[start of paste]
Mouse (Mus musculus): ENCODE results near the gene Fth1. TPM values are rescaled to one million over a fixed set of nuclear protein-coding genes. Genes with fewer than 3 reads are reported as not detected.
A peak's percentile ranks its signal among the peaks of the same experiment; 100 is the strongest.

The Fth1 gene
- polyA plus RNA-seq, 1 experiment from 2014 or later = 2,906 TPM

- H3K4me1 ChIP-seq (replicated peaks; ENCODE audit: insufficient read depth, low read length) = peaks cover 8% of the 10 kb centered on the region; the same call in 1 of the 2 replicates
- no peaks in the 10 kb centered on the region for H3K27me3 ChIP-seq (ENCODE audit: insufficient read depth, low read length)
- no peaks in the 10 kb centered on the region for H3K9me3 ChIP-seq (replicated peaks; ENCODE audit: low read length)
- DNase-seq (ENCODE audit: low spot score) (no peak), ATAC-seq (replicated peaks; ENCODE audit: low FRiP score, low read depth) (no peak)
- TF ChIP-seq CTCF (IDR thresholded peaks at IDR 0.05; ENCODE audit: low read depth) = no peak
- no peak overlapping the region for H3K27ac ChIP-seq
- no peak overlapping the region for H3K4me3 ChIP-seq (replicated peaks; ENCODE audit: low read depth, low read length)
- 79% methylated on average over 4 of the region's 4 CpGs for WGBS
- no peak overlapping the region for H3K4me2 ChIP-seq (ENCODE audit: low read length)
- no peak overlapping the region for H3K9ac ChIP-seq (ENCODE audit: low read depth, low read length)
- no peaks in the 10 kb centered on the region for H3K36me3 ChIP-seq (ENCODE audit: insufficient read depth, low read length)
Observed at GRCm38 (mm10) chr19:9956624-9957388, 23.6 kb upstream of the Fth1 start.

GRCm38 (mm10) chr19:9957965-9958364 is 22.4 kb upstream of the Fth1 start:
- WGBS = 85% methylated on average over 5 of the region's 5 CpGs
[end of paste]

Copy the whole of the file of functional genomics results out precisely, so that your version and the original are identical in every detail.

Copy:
Mouse (Mus musculus): ENCODE results near the gene Fth1. TPM values are rescaled to one million over a fixed set of nuclear protein-coding genes. Genes with fewer than 3 reads are reported as not detected.
A peak's percentile ranks its signal among the peaks of the same experiment; 100 is the strongest.

The Fth1 gene
- polyA plus RNA-seq, 1 experiment from 2014 or later = 2,906 TPM

- H3K4me1 ChIP-seq (replicated peaks; ENCODE audit: insufficient read depth, low read length) = peaks cover 8% of the 10 kb centered on the region; the same call in 1 of the 2 replicates
- no peaks in the 10 kb centered on the region for H3K27me3 ChIP-seq (ENCODE audit: insufficient read depth, low read length)
- no peaks in the 10 kb centered on the region for H3K9me3 ChIP-seq (replicated peaks; ENCODE audit: low read length)
- DNase-seq (ENCODE audit: low spot score) (no peak), ATAC-seq (replicated peaks; ENCODE audit: low FRiP score, low read depth) (no peak)
- TF ChIP-seq CTCF (IDR thresholded peaks at IDR 0.05; ENCODE audit: low read depth) = no peak
- no peak overlapping the region for H3K27ac ChIP-seq
- no peak overlapping the region for H3K4me3 ChIP-seq (replicated peaks; ENCODE audit: low read depth, low read length)
- 79% methylated on average over 4 of the region's 4 CpGs for WGBS
- no peak overlapping the region for H3K4me2 ChIP-seq (ENCODE audit: low read length)
- no peak overlapping the region for H3K9ac ChIP-seq (ENCODE audit: low read depth, low read length)
- no peaks in the 10 kb centered on the region for H3K36me3 ChIP-seq (ENCODE audit: insufficient read depth, low read length)
Observed at GRCm38 (mm10) chr19:9956624-9957388, 23.6 kb upstream of the Fth1 start.

GRCm38 (mm10) chr19:9957965-9958364 is 22.4 kb upstream of the Fth1 start:
- WGBS = 85% methylated on average over 5 of the region's 5 CpGs